crosswise placed barrel vaults in Tournus
- chris cambré
construction versus esthetics
The St-Philibert in Tournus (between 1020 an 1050) shows an interesting solution. The nave isn't covered by one barrel vault, but by 5 crosswise placed adjacent barrel vaults. By doing this the side walls of the church aren't pushed aside. The barrel vaults neutralize the horizontal forces of each other.
In Tournus the side walls didn't have to support the horizontal forces of the vaults. As a result windows could be placed higher an could be enlarged. Side aisles provided supplementary support for the high walls of the church.
technique and esthetics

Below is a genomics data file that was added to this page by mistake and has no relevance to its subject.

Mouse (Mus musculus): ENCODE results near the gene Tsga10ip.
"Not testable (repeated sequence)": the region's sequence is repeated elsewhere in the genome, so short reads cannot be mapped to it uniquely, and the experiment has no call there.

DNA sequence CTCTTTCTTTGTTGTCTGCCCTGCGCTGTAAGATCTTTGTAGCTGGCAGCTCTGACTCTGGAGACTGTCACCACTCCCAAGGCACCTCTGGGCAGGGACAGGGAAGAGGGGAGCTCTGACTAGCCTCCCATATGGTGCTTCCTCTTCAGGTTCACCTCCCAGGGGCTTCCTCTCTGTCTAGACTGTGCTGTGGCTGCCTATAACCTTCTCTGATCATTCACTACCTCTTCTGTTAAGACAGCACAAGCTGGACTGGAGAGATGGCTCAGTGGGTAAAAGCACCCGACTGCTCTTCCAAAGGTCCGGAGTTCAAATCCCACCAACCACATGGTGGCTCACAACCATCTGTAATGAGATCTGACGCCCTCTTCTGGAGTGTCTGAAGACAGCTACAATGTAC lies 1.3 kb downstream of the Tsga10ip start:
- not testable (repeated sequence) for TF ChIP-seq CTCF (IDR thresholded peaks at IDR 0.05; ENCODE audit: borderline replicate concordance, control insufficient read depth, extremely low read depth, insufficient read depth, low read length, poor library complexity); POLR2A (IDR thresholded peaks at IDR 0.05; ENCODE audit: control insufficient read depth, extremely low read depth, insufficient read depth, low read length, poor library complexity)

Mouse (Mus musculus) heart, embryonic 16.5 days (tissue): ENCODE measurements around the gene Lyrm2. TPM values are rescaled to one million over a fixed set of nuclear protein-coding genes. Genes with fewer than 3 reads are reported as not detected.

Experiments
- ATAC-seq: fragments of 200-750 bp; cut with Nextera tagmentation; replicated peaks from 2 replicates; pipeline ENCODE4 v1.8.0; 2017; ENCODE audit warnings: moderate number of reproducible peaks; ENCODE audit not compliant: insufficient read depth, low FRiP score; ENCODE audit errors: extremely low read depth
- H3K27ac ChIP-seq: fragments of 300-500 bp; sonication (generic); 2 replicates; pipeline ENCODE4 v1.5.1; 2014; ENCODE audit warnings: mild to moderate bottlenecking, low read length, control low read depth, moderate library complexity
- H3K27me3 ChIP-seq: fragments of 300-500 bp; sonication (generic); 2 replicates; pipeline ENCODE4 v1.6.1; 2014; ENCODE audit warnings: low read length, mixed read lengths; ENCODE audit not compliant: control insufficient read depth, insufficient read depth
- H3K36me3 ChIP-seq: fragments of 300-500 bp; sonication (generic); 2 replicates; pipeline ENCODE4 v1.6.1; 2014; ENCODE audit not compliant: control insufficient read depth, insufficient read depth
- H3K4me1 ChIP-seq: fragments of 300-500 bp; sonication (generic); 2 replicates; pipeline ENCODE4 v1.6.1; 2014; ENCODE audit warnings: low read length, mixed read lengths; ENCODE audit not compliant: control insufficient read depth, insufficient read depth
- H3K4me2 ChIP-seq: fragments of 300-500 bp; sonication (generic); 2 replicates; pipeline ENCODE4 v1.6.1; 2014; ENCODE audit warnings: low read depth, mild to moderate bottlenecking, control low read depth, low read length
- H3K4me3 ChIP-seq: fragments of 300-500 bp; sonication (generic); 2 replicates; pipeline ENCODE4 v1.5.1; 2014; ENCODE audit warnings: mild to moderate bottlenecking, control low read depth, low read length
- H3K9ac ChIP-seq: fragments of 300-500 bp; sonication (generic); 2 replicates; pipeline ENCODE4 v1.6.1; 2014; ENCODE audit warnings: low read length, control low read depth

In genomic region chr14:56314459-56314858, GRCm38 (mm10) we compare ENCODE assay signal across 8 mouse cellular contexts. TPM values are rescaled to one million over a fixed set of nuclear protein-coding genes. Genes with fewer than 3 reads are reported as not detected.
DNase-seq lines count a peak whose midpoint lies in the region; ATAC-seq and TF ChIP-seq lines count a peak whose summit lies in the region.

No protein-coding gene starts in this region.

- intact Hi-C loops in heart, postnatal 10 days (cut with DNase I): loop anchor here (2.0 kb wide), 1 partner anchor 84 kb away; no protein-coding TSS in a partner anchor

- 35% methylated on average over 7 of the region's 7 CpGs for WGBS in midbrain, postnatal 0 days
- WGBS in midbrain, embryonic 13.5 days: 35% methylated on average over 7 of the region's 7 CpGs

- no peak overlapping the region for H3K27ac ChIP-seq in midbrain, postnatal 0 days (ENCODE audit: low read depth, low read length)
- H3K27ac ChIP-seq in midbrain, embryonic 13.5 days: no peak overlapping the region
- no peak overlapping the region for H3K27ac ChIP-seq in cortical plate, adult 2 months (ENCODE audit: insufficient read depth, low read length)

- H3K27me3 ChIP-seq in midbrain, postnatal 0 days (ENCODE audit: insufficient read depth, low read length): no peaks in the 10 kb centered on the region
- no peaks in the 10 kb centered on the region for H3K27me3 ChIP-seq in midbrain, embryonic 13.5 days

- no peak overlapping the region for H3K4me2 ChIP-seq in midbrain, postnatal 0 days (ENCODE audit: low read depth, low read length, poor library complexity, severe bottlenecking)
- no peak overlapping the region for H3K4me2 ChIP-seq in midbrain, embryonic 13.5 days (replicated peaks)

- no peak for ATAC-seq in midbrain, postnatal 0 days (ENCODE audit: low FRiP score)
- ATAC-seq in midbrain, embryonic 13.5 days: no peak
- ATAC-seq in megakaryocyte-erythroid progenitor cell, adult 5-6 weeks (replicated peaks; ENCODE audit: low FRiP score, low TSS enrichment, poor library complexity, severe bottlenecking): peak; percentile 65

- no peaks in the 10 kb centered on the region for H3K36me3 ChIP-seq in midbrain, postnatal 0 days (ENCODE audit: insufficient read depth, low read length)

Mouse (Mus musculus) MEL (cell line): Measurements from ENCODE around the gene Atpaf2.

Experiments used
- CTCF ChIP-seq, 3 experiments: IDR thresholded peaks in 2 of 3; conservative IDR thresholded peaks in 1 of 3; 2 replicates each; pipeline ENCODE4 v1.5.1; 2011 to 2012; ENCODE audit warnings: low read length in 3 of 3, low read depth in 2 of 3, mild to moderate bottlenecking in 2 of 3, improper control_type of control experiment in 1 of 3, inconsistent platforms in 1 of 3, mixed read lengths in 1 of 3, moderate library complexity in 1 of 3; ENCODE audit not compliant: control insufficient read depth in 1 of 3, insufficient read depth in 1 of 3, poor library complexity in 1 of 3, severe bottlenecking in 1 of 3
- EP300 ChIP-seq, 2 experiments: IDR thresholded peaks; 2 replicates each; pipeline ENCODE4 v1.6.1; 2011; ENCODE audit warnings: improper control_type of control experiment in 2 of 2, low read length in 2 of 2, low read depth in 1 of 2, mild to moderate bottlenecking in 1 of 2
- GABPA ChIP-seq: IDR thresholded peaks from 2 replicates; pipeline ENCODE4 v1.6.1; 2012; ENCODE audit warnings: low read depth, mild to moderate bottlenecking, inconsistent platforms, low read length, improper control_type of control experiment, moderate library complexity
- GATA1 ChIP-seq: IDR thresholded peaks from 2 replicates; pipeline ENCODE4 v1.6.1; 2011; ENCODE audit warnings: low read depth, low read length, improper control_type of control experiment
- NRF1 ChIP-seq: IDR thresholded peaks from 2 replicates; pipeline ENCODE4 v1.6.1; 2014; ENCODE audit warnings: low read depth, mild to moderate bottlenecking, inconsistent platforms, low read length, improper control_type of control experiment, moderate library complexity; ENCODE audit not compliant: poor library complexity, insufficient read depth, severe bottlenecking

Technicly the soluton is perfect. But the experiment of Tournus was never to be repeated. The only explanation for this is that esthetically it wasn't satisfying. The weight of the barrel vaults got concentrated unto the round piers by huge crosswise placed arcs. But these arcs devided the unity if the chuch into separated parts and the unity of the nave got lost. Both technique and esthetics influenced the evolution of romanesque architecture. Only these solutions that satisfied both aspects did survive and were repeated in the following projects.